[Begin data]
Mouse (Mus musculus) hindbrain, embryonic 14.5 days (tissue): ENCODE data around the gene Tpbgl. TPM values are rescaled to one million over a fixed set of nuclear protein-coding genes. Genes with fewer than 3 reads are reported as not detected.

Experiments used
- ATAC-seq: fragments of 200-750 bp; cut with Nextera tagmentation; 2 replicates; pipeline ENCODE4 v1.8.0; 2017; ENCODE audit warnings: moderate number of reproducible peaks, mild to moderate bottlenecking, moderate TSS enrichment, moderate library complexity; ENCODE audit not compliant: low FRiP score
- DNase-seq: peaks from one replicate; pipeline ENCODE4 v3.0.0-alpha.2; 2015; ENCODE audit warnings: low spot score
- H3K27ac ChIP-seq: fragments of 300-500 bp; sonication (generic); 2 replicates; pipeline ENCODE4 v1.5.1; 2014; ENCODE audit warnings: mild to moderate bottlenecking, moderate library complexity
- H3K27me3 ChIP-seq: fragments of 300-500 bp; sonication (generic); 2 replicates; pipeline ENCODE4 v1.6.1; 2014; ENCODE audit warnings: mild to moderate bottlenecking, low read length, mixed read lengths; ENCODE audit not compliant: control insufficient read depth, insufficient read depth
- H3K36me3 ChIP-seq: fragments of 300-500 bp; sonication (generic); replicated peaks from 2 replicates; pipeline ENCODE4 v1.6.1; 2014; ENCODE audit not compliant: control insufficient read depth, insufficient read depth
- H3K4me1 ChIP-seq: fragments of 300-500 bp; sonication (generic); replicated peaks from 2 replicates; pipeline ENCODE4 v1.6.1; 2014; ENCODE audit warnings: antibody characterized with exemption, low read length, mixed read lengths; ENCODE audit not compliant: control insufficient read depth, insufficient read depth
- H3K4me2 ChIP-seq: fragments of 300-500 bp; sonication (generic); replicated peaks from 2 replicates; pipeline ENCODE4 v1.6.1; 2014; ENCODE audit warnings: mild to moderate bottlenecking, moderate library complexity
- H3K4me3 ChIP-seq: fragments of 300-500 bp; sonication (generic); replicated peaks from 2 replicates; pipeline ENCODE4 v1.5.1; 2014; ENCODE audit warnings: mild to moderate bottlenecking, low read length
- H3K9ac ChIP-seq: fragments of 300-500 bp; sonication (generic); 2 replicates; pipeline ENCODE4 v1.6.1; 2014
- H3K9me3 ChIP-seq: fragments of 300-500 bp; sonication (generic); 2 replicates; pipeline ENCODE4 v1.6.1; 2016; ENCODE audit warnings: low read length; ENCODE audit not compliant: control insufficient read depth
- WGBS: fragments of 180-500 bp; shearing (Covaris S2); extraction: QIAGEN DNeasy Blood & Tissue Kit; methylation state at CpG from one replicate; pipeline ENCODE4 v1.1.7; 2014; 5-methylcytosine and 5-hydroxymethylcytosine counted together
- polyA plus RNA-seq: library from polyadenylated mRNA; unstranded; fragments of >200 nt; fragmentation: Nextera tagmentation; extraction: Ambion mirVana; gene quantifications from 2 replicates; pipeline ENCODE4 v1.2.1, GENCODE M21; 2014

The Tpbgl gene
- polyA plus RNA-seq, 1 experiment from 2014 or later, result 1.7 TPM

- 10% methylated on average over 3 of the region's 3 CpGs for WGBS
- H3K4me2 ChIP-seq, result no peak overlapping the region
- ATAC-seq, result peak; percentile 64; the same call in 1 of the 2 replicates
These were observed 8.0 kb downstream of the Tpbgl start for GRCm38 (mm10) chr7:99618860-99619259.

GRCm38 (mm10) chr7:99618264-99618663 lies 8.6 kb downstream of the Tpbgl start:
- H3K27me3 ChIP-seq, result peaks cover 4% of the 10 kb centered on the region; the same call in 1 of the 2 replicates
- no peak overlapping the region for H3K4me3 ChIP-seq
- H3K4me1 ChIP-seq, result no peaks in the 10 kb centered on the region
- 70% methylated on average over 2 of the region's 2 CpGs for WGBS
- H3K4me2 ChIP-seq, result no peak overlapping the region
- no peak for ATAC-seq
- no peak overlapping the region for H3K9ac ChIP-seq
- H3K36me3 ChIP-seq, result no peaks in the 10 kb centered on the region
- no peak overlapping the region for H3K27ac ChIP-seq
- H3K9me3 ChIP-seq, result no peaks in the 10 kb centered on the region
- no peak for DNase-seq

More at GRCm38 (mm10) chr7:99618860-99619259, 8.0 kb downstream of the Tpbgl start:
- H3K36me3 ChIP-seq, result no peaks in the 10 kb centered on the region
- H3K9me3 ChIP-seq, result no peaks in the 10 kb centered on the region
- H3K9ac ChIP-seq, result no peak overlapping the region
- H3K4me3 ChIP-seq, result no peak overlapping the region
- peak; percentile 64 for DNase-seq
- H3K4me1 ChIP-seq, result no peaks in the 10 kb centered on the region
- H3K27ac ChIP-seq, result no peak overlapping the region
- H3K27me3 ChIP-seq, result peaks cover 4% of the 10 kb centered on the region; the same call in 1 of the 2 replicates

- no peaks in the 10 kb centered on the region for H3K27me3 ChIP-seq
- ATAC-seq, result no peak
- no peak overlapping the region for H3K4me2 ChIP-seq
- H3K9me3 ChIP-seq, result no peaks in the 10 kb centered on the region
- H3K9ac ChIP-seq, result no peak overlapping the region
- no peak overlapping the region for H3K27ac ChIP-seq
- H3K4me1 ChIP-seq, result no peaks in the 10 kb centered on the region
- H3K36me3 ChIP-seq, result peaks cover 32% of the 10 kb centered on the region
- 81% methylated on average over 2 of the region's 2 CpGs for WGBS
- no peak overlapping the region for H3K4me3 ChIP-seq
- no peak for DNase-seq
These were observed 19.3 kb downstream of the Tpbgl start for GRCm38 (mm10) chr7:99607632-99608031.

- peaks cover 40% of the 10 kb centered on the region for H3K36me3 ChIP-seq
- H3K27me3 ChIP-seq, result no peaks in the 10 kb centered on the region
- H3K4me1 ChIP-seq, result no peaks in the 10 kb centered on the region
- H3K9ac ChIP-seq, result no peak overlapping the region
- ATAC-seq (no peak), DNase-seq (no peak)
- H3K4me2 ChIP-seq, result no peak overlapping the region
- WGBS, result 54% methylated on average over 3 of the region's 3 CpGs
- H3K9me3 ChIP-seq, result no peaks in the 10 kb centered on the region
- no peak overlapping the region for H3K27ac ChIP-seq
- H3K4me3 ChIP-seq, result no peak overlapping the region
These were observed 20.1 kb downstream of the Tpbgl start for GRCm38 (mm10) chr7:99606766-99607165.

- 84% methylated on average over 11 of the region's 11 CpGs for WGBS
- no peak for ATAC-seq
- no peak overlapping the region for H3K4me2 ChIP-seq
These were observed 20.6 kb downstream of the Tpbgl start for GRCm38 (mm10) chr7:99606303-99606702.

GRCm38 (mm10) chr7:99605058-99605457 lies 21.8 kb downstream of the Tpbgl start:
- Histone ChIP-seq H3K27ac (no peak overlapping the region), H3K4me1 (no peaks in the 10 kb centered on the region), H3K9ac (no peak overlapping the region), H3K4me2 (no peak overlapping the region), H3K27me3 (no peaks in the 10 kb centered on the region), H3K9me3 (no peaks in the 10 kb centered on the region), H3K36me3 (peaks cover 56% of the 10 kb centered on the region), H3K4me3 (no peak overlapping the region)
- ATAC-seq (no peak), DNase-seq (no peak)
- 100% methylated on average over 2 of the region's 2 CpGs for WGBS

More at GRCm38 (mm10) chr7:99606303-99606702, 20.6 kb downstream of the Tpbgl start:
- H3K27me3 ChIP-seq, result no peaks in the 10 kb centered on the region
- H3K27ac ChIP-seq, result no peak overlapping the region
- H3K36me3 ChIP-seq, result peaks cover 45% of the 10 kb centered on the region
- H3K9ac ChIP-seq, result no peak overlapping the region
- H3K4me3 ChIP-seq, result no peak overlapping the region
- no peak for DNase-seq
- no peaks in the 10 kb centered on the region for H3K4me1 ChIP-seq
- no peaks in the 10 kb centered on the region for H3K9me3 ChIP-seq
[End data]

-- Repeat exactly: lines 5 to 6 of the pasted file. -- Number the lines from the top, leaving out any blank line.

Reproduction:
- H3K27ac ChIP-seq: fragments of 300-500 bp; sonication (generic); 2 replicates; pipeline ENCODE4 v1.5.1; 2014; ENCODE audit warnings: mild to moderate bottlenecking, moderate library complexity
- H3K27me3 ChIP-seq: fragments of 300-500 bp; sonication (generic); 2 replicates; pipeline ENCODE4 v1.6.1; 2014; ENCODE audit warnings: mild to moderate bottlenecking, low read length, mixed read lengths; ENCODE audit not compliant: control insufficient read depth, insufficient read depth